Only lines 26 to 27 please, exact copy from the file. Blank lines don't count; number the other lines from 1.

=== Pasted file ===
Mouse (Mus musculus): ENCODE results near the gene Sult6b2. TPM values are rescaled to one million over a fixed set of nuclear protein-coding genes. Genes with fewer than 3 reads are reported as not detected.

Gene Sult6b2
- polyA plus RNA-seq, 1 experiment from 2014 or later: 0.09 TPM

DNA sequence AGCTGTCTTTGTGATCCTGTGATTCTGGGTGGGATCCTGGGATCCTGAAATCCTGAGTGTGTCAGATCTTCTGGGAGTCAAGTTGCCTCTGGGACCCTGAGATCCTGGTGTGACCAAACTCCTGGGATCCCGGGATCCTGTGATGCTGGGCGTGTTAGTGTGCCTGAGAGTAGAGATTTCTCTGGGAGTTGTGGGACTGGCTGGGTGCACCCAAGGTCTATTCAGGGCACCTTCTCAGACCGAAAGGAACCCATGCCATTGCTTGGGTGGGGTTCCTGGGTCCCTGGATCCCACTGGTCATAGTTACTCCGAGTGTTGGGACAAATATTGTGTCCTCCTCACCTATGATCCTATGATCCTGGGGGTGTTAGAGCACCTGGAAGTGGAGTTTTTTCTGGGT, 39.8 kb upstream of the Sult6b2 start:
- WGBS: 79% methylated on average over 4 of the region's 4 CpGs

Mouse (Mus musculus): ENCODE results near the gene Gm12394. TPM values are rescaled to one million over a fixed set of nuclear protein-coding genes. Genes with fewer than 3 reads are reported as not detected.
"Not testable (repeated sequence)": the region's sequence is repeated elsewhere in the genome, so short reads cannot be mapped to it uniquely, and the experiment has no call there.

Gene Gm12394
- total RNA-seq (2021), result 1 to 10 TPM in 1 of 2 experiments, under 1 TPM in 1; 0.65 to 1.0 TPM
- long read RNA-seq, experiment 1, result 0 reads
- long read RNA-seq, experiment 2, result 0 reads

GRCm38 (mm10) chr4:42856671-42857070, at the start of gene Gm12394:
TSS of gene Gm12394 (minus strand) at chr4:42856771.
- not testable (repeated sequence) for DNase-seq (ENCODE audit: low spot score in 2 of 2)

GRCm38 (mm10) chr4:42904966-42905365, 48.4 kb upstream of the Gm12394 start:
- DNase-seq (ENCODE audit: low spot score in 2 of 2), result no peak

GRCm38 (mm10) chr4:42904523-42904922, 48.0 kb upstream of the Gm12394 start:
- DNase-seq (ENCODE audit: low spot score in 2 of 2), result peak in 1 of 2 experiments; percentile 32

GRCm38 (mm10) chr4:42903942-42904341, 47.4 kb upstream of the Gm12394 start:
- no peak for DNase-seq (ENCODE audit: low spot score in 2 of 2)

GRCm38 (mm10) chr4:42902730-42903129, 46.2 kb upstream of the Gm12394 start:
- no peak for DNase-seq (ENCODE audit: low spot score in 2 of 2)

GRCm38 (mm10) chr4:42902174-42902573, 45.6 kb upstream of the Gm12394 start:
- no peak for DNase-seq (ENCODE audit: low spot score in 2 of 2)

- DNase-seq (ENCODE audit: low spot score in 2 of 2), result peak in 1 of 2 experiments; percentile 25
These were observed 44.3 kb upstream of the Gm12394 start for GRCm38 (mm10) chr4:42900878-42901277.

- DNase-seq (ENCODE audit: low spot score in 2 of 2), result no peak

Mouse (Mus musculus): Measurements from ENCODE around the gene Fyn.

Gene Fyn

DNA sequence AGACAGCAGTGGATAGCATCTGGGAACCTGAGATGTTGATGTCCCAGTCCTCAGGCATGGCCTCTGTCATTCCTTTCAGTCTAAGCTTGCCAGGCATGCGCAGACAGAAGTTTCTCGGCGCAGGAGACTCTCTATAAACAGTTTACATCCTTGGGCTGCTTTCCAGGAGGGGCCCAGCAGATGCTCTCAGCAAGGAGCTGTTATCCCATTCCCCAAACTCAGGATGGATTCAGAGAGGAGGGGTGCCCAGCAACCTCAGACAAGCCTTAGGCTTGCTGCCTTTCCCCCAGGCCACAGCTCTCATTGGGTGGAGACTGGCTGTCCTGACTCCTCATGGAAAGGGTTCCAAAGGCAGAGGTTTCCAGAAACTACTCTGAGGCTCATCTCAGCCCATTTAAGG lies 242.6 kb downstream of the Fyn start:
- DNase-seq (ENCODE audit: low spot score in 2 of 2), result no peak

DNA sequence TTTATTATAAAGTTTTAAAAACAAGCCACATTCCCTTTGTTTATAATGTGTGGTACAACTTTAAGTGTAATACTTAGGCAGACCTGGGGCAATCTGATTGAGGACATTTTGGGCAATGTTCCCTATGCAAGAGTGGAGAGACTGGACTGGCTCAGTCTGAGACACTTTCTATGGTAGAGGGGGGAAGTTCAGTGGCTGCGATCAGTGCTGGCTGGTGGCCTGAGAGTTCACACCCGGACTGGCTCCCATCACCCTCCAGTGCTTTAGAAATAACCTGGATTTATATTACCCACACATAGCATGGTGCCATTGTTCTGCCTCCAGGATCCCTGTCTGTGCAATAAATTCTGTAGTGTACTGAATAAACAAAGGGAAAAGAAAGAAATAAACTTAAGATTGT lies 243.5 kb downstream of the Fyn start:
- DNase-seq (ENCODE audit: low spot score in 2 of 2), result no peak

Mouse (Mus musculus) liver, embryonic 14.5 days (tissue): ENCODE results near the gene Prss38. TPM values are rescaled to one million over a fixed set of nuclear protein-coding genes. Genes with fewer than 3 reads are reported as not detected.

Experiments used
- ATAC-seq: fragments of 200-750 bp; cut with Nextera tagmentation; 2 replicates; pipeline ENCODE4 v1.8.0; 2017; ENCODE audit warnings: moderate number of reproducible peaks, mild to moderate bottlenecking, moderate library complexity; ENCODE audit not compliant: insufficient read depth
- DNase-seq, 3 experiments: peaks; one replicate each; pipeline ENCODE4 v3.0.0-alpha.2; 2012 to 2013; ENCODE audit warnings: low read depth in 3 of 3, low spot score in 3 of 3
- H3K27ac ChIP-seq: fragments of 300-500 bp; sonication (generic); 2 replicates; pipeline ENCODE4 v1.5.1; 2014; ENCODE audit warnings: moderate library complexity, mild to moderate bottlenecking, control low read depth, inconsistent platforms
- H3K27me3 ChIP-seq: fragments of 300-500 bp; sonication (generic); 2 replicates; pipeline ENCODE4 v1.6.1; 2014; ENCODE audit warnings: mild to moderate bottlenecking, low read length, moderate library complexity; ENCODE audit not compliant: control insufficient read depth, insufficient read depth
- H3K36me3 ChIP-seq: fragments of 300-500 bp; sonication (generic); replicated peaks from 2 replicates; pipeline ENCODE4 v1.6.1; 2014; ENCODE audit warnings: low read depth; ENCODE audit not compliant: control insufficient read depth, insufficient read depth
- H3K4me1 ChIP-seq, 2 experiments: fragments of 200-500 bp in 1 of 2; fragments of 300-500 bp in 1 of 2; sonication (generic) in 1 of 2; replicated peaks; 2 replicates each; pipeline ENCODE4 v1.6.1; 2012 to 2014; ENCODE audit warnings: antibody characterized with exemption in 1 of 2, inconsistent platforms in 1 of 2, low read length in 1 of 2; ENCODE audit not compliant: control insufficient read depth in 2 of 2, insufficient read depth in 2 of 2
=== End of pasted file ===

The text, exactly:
These were observed 44.3 kb upstream of the Gm12394 start for GRCm38 (mm10) chr4:42900878-42901277.

- DNase-seq (ENCODE audit: low spot score in 2 of 2), result no peak